as one of the Kentucky reading circle
books for the ensuing year.
Dr. Alston Ellis.
Another ex-Kentucklan on the pro
gram of the Kentucky Educational as
sociation is Dr. Alston Ellis, president
of the Ohio university at Athens. For
twelve years he lias been making his
tory at the University of Ohio, so he
is sure to have something worth while
to say to the teaching force of his home
It Is said that his love for Kentucky
has never been dimmed by his service
oat of the state. In fact it is rumored
that he will build a handsome home
at Fort Thomas, Ky., where he will
reside after leaving tie university In
Stop That Itch!
I will guarantee you to ttoo that itch in twt
second. ,
No remedy that I have ever sold for
Eczema. Psoriasis, and all other dlseasea
of the skin has elven more thorough
satisfaction than the
D. D. D. Prescription for Eczema
I guarantee this remedy.
E. . McRoberts & Son.
mbSlm - JJ
Lack of Go-operation Declared
to Be the Cause.
Professor Coulter of Census Bureau
Has Compiled Some Startling Statis
tics on Annual Loss Sustained by
Southern Farmers Co-operation at
Versailles For Past Year a Success.
Professor John Lee Coulter, expert
epeclal agent In the census bureau at
Washington, has complied some star
tling statistics In legard to the annual
loss sustained by the southern farmers
because of lack of co-operation.
The crops of the southern farmers
are worth each year In round numbers
$2,500,000,000. Most of this sum Is
spent for farm supplies, food, clothing,
etc., and $1,000,000,000 of this amount
finds Its way Into the pockets of the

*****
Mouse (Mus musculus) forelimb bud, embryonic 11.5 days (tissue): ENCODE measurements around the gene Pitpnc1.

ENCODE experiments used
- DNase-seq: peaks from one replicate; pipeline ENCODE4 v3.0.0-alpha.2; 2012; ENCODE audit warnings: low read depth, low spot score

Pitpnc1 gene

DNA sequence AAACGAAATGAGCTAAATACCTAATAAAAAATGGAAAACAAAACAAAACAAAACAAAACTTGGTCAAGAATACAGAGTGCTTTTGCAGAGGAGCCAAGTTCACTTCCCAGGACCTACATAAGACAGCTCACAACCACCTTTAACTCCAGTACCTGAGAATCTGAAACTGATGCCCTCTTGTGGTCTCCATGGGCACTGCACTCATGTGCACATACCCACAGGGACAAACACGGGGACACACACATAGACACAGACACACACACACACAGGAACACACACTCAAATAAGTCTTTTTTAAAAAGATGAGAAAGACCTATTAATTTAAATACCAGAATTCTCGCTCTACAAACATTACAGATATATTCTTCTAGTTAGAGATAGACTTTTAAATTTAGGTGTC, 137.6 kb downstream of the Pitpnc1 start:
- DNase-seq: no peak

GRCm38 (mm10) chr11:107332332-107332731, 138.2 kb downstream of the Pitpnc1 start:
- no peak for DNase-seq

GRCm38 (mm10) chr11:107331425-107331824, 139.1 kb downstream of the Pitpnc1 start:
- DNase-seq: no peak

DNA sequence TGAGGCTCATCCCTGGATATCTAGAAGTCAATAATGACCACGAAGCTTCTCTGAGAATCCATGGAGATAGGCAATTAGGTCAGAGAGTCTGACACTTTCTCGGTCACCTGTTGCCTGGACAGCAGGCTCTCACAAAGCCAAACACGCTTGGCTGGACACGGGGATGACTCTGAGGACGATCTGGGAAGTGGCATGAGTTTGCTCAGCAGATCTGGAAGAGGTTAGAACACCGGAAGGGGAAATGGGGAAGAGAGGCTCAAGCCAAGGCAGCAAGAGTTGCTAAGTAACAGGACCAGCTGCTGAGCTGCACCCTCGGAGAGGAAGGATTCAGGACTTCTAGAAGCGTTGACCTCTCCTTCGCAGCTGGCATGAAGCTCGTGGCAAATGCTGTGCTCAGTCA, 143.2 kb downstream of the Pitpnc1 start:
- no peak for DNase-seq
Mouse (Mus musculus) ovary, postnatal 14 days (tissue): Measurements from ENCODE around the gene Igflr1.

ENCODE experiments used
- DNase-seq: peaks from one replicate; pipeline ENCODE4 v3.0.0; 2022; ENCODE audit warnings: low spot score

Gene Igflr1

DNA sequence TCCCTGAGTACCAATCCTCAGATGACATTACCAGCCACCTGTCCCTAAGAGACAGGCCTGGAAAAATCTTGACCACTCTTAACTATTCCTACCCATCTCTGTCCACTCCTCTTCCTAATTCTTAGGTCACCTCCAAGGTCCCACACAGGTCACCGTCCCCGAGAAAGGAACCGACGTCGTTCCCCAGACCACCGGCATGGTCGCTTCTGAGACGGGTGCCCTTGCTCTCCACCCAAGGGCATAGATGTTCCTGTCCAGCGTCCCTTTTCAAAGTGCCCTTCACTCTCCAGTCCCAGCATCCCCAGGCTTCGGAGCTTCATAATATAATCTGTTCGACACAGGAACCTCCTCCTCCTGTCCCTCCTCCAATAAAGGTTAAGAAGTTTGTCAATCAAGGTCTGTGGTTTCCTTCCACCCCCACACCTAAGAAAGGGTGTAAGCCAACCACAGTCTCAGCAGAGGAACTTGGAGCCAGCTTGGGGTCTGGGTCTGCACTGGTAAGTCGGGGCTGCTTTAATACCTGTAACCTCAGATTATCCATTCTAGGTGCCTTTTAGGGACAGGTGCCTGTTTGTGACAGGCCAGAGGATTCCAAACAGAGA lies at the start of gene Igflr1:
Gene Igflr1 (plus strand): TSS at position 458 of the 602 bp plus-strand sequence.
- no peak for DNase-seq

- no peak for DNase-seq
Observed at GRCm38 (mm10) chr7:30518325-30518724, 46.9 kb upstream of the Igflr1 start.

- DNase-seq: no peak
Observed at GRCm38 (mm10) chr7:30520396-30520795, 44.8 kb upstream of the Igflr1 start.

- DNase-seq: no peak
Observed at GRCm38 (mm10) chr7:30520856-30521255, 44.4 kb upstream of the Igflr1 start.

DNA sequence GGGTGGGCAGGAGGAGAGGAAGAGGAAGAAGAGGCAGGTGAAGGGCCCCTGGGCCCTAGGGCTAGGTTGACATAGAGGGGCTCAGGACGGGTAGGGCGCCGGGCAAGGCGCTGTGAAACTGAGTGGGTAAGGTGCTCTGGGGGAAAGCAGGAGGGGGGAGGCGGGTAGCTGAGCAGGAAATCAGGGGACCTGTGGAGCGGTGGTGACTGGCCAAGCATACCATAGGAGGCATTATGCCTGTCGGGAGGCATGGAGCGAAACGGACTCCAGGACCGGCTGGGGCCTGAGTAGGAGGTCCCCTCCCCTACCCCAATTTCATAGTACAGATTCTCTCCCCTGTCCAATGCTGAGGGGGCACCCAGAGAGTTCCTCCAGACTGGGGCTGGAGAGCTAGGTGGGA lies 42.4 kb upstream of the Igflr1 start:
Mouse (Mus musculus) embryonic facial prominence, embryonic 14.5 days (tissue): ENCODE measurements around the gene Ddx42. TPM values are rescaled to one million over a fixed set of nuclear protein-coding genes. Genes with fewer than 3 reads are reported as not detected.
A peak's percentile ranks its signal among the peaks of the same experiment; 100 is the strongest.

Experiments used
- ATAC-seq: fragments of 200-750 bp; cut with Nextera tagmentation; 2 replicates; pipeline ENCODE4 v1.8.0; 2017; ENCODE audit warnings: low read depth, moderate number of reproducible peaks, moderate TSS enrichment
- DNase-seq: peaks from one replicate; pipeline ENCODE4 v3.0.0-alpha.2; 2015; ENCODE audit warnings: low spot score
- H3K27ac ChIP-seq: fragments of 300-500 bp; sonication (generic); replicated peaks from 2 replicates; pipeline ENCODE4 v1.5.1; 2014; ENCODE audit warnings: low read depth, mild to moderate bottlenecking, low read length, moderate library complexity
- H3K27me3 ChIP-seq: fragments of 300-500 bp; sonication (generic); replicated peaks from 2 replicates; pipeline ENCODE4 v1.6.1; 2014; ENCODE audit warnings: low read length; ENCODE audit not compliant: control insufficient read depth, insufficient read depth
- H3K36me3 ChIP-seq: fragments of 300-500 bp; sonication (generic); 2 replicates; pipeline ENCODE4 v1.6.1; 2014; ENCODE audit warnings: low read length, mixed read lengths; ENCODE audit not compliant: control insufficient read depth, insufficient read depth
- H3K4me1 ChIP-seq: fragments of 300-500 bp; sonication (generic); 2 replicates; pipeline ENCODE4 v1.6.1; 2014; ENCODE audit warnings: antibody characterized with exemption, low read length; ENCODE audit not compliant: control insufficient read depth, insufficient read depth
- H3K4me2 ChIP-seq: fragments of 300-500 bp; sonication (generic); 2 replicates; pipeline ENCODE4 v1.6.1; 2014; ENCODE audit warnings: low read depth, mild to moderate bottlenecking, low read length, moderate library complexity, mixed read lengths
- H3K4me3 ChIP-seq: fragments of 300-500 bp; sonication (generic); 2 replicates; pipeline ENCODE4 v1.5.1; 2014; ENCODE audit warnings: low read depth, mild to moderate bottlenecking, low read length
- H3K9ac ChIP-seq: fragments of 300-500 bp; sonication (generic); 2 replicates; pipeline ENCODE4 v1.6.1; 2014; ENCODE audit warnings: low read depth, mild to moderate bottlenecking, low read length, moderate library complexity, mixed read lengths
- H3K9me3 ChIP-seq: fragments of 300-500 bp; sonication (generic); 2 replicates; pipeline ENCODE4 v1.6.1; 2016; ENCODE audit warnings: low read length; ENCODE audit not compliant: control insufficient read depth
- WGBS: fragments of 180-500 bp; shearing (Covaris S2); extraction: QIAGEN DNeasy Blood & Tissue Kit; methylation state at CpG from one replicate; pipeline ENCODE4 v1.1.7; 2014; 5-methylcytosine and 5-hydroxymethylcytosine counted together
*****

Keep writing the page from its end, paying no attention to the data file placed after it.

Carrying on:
ever present middlemen.
It is estimated that the southern
farmers secure credit by paying $103,
000,000 In excessive interest each
twelve months.
All of this tremendous waste of mon
ey is made possible through lack of
co-operation on the part of the garden
ers and farmers, while at the same
time it rankes the city man pay a much
higher price for the produce than he
Among the men in big business en
terprises co-operation has been recog
nized as the golden key to success In
the twentieth century. Co-opcratlon
and close organization, however, arc
products of education, nnd education
Is the weak point In most of our ru
ral communities. Co-oicratlon among
farmers and growers has failed largely
because the mass of onr rural popula
tion has been poorly educated and at
the same time scattered over a wide
territory. In the future our success In
organization and co-operation among
farmers, gardeners and fruit growers
will He in better schools, in better
teachers, wide awake ministers and a
closer community life.
Versailles Is finishing a successful
year in co-operntive work with its Far
mers' Union Supply company. Last
summer 119 farmers and stockmen
took stock in the company nnd its
success was almost immediate. As the
stockholders In this company are large
ly growers of Burley tobacco and rais
ers of blooded stock it will be seen
that the union can do very little as a
selling agent The main work of the